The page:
2018_04_23 Reflections on Instagram - Andy Barnham

I admit I struggle with social media. It took me far longer than I like to admit to find a coherent strategy, voice and, more importantly as a photographer, look. False starts included images that were not my own, links to third party sites and lack of regularity. Even today the more negative I feel about social media and in particular Instagram, the less I post and therefore the worse I feel about the platform. It’s a downward spiral. There’s often a lengthy delay from my taking an image until being allowed to publish by which time I’m concentrating on something else and my focus has wavered. Having initially posted iPhone images, these have been replaced with dSLR images as the standard on platforms has increased, making the images more considered, but also far less spontaneous. Perhaps I should have stayed in a photographic niche to build a dedicated and motivated following in order to become known as ‘The’ menswear or food or portrait photographer. While I love photographing lifestyle in general, I often feel like a jack of all trades and master of none.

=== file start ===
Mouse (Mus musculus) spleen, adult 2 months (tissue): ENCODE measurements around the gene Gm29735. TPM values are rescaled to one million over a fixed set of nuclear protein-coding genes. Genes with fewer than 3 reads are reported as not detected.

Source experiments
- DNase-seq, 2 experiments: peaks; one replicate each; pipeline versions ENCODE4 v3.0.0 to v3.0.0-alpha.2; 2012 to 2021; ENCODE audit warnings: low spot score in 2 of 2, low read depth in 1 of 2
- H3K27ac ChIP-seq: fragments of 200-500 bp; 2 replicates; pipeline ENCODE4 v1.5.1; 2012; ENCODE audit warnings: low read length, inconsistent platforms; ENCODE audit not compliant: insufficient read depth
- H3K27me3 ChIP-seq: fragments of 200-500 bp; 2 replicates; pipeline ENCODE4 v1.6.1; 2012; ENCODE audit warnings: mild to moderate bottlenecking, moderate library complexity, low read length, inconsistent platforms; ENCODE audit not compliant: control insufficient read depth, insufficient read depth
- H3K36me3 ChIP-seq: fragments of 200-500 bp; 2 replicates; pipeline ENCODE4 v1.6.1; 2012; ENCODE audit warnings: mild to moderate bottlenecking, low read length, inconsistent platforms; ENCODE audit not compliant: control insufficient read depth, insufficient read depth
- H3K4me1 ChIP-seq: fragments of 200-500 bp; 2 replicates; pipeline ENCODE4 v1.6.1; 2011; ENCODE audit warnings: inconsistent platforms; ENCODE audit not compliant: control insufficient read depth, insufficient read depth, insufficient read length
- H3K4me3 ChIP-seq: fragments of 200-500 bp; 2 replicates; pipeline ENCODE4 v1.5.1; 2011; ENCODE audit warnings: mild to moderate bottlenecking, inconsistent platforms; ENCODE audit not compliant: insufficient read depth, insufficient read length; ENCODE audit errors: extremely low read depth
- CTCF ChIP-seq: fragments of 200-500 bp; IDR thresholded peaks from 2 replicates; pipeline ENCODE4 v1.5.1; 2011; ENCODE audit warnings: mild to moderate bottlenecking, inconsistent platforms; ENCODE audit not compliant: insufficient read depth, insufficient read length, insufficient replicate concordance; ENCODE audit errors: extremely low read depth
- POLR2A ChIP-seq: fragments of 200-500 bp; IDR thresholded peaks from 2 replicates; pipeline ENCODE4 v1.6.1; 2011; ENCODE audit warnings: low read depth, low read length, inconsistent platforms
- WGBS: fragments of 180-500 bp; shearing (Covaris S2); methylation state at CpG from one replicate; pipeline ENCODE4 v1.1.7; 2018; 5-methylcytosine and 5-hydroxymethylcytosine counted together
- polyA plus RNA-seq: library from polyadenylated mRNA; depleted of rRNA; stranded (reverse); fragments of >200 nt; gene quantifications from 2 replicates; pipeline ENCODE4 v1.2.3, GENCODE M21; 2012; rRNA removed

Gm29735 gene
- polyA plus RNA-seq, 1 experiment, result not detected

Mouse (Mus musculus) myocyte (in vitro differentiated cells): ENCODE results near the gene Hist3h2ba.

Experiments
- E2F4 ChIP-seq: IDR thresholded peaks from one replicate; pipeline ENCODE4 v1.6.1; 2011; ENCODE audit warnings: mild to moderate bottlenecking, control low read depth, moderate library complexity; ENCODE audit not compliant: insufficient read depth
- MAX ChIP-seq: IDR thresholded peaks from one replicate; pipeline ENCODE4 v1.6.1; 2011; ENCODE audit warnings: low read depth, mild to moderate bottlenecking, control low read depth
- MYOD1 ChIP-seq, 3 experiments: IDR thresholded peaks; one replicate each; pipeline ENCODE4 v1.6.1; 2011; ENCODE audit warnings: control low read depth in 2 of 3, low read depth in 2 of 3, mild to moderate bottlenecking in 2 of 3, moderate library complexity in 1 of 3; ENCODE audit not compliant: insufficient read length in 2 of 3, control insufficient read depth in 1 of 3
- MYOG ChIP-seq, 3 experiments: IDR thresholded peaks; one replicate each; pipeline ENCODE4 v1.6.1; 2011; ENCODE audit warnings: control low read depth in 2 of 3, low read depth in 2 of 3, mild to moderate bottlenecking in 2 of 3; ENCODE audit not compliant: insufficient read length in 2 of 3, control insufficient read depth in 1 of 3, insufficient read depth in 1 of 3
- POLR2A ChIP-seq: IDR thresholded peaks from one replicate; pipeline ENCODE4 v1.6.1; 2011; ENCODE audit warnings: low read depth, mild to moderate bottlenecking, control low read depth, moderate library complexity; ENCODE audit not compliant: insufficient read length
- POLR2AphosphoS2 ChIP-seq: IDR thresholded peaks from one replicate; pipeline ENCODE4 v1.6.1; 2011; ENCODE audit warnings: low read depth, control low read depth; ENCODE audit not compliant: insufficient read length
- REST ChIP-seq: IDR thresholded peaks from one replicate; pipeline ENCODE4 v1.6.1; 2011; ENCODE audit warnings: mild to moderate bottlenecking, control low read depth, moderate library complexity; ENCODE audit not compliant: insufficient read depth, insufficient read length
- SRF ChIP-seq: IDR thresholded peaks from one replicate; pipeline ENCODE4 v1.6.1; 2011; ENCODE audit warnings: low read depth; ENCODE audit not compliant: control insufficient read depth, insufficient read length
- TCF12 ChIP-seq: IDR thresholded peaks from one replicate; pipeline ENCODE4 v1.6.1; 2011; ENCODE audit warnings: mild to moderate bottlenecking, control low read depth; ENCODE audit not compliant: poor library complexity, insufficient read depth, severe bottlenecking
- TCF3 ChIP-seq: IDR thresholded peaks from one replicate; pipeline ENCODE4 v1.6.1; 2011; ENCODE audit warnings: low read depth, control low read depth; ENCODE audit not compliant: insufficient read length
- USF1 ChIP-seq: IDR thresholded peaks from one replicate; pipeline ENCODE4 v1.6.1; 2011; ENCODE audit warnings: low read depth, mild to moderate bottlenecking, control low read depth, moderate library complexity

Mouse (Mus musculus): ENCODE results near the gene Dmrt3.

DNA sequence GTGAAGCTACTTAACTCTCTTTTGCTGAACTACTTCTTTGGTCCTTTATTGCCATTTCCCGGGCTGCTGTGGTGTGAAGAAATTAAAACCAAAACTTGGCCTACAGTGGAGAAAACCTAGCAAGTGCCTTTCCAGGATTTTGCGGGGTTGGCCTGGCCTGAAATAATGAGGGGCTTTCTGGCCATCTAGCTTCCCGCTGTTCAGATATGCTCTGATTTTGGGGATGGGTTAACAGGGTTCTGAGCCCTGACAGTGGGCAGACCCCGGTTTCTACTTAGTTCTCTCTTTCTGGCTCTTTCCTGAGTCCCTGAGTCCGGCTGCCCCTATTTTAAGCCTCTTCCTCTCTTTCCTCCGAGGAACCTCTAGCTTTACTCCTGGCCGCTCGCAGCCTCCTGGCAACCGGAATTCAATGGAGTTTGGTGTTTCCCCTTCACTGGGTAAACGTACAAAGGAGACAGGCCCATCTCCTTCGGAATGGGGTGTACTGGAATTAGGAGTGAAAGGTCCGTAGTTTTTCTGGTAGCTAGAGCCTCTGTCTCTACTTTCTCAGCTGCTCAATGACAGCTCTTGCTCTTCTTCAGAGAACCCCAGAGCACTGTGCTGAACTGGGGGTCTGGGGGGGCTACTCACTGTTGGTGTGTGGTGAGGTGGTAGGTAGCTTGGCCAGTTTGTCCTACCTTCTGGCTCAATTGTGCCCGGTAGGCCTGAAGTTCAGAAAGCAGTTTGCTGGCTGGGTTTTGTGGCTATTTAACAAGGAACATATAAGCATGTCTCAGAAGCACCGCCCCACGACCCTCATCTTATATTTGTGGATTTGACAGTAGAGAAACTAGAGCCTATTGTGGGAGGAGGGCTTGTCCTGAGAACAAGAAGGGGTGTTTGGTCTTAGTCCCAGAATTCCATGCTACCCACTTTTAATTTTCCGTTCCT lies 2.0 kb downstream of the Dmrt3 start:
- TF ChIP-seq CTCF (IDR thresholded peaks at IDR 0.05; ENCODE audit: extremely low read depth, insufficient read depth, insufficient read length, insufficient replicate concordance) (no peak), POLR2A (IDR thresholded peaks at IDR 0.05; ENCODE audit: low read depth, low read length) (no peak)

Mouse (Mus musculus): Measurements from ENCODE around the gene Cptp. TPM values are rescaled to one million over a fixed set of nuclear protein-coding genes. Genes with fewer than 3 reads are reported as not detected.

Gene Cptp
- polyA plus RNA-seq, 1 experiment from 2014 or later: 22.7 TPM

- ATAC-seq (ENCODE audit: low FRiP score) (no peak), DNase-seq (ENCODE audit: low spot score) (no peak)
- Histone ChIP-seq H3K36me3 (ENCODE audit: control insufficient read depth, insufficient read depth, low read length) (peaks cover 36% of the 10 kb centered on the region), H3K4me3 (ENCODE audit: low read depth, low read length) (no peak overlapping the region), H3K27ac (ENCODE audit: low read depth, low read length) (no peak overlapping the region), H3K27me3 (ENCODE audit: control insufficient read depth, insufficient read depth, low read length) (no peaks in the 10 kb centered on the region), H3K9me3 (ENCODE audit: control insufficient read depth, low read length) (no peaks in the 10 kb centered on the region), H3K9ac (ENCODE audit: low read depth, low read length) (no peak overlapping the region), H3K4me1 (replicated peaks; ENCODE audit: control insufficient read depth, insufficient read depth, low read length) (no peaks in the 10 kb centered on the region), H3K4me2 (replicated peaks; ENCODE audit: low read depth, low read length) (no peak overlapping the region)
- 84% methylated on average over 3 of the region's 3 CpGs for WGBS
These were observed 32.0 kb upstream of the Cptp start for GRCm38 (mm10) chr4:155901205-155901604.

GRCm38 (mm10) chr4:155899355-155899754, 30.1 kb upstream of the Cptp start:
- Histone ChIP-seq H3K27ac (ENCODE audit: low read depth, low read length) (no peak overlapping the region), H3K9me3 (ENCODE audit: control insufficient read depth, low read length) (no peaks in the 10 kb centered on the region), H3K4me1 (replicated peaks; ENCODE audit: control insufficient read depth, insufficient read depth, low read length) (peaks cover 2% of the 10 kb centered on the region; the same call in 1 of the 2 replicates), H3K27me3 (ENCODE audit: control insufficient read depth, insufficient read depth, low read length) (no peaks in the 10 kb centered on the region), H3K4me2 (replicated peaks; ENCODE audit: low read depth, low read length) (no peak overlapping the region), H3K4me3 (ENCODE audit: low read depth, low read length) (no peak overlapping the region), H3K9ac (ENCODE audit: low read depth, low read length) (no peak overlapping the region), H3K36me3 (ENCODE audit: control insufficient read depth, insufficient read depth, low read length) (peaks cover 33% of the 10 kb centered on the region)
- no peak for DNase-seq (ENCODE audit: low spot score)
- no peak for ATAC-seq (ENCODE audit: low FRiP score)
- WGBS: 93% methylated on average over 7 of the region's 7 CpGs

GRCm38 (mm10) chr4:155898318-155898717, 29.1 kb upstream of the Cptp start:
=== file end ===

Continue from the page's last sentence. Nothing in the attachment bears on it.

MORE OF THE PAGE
Given it’s ubiquity today, it’s easy to forget and overlook certain facts about social media and in particular Instagram, the most photographic orientated platform. Firstly Instagram is owned by Facebook. In April 2012, Facebook bought the then 18month old Instagram for $1billion. At the time, Instagram had 30million followers and no quantifiable value. As of December 2017 Instagram had 800million monthly users and was estimated to be worth $100billion. Influencer Marketing is anticipated to reach $2billion by 2019. And yet…